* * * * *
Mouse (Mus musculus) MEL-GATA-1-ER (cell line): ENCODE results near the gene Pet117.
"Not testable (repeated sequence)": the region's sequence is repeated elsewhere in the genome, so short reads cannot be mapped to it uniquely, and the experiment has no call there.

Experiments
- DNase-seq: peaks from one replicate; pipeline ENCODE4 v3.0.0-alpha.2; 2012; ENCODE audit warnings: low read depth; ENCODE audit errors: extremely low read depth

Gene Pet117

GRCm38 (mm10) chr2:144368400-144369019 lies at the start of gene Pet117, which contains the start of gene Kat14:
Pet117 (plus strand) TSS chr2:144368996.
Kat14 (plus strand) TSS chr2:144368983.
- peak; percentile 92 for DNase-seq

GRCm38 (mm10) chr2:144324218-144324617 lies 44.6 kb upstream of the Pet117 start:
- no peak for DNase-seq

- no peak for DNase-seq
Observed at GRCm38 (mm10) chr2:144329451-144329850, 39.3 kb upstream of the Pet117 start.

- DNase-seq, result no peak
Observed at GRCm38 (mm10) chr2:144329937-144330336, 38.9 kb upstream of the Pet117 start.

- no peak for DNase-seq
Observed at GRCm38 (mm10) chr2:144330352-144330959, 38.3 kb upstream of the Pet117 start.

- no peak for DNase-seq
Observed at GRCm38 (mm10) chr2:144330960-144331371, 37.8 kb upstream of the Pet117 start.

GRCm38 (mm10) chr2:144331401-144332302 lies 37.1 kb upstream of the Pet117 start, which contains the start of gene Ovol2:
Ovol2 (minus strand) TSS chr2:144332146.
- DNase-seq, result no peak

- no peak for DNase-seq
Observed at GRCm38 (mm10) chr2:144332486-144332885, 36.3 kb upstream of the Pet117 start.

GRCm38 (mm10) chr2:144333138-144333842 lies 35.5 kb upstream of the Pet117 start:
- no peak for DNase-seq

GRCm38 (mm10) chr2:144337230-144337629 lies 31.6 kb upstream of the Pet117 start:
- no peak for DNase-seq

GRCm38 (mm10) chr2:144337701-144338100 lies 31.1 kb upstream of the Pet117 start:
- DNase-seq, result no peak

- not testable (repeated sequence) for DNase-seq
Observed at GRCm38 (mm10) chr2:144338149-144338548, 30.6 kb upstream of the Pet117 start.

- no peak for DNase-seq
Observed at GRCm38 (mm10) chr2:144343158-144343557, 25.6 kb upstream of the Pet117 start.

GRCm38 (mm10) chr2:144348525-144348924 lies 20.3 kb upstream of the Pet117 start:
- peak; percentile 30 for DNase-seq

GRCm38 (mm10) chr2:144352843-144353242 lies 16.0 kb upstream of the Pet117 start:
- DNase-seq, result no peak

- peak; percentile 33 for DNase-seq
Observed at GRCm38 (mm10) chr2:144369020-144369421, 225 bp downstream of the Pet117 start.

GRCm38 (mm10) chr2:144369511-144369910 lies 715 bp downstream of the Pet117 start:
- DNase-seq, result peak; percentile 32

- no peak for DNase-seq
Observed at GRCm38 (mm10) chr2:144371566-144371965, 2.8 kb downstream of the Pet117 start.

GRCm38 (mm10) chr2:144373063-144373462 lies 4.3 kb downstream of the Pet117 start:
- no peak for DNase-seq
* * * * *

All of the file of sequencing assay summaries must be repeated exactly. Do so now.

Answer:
Mouse (Mus musculus) MEL-GATA-1-ER (cell line): ENCODE results near the gene Pet117.
"Not testable (repeated sequence)": the region's sequence is repeated elsewhere in the genome, so short reads cannot be mapped to it uniquely, and the experiment has no call there.

Experiments
- DNase-seq: peaks from one replicate; pipeline ENCODE4 v3.0.0-alpha.2; 2012; ENCODE audit warnings: low read depth; ENCODE audit errors: extremely low read depth

Gene Pet117

GRCm38 (mm10) chr2:144368400-144369019 lies at the start of gene Pet117, which contains the start of gene Kat14:
Pet117 (plus strand) TSS chr2:144368996.
Kat14 (plus strand) TSS chr2:144368983.
- peak; percentile 92 for DNase-seq

GRCm38 (mm10) chr2:144324218-144324617 lies 44.6 kb upstream of the Pet117 start:
- no peak for DNase-seq

- no peak for DNase-seq
Observed at GRCm38 (mm10) chr2:144329451-144329850, 39.3 kb upstream of the Pet117 start.

- DNase-seq, result no peak
Observed at GRCm38 (mm10) chr2:144329937-144330336, 38.9 kb upstream of the Pet117 start.

- no peak for DNase-seq
Observed at GRCm38 (mm10) chr2:144330352-144330959, 38.3 kb upstream of the Pet117 start.

- no peak for DNase-seq
Observed at GRCm38 (mm10) chr2:144330960-144331371, 37.8 kb upstream of the Pet117 start.

GRCm38 (mm10) chr2:144331401-144332302 lies 37.1 kb upstream of the Pet117 start, which contains the start of gene Ovol2:
Ovol2 (minus strand) TSS chr2:144332146.
- DNase-seq, result no peak

- no peak for DNase-seq
Observed at GRCm38 (mm10) chr2:144332486-144332885, 36.3 kb upstream of the Pet117 start.

GRCm38 (mm10) chr2:144333138-144333842 lies 35.5 kb upstream of the Pet117 start:
- no peak for DNase-seq

GRCm38 (mm10) chr2:144337230-144337629 lies 31.6 kb upstream of the Pet117 start:
- no peak for DNase-seq

GRCm38 (mm10) chr2:144337701-144338100 lies 31.1 kb upstream of the Pet117 start:
- DNase-seq, result no peak

- not testable (repeated sequence) for DNase-seq
Observed at GRCm38 (mm10) chr2:144338149-144338548, 30.6 kb upstream of the Pet117 start.

- no peak for DNase-seq
Observed at GRCm38 (mm10) chr2:144343158-144343557, 25.6 kb upstream of the Pet117 start.

GRCm38 (mm10) chr2:144348525-144348924 lies 20.3 kb upstream of the Pet117 start:
- peak; percentile 30 for DNase-seq

GRCm38 (mm10) chr2:144352843-144353242 lies 16.0 kb upstream of the Pet117 start:
- DNase-seq, result no peak

- peak; percentile 33 for DNase-seq
Observed at GRCm38 (mm10) chr2:144369020-144369421, 225 bp downstream of the Pet117 start.

GRCm38 (mm10) chr2:144369511-144369910 lies 715 bp downstream of the Pet117 start:
- DNase-seq, result peak; percentile 32

- no peak for DNase-seq
Observed at GRCm38 (mm10) chr2:144371566-144371965, 2.8 kb downstream of the Pet117 start.

GRCm38 (mm10) chr2:144373063-144373462 lies 4.3 kb downstream of the Pet117 start:
- no peak for DNase-seq